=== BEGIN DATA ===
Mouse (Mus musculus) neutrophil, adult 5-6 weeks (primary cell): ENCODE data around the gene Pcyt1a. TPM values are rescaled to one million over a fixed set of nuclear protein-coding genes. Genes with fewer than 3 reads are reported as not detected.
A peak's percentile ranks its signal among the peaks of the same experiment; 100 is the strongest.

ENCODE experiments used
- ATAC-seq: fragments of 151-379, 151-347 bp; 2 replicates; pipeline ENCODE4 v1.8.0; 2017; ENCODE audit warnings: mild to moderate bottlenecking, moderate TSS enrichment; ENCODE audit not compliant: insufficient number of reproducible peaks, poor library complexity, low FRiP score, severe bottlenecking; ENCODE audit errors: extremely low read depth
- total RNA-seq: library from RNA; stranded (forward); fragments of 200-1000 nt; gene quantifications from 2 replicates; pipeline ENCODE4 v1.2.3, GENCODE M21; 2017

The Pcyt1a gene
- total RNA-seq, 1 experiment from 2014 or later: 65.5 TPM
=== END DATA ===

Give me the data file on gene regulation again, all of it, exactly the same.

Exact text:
Mouse (Mus musculus) neutrophil, adult 5-6 weeks (primary cell): ENCODE data around the gene Pcyt1a. TPM values are rescaled to one million over a fixed set of nuclear protein-coding genes. Genes with fewer than 3 reads are reported as not detected.
A peak's percentile ranks its signal among the peaks of the same experiment; 100 is the strongest.

ENCODE experiments used
- ATAC-seq: fragments of 151-379, 151-347 bp; 2 replicates; pipeline ENCODE4 v1.8.0; 2017; ENCODE audit warnings: mild to moderate bottlenecking, moderate TSS enrichment; ENCODE audit not compliant: insufficient number of reproducible peaks, poor library complexity, low FRiP score, severe bottlenecking; ENCODE audit errors: extremely low read depth
- total RNA-seq: library from RNA; stranded (forward); fragments of 200-1000 nt; gene quantifications from 2 replicates; pipeline ENCODE4 v1.2.3, GENCODE M21; 2017

The Pcyt1a gene
- total RNA-seq, 1 experiment from 2014 or later: 65.5 TPM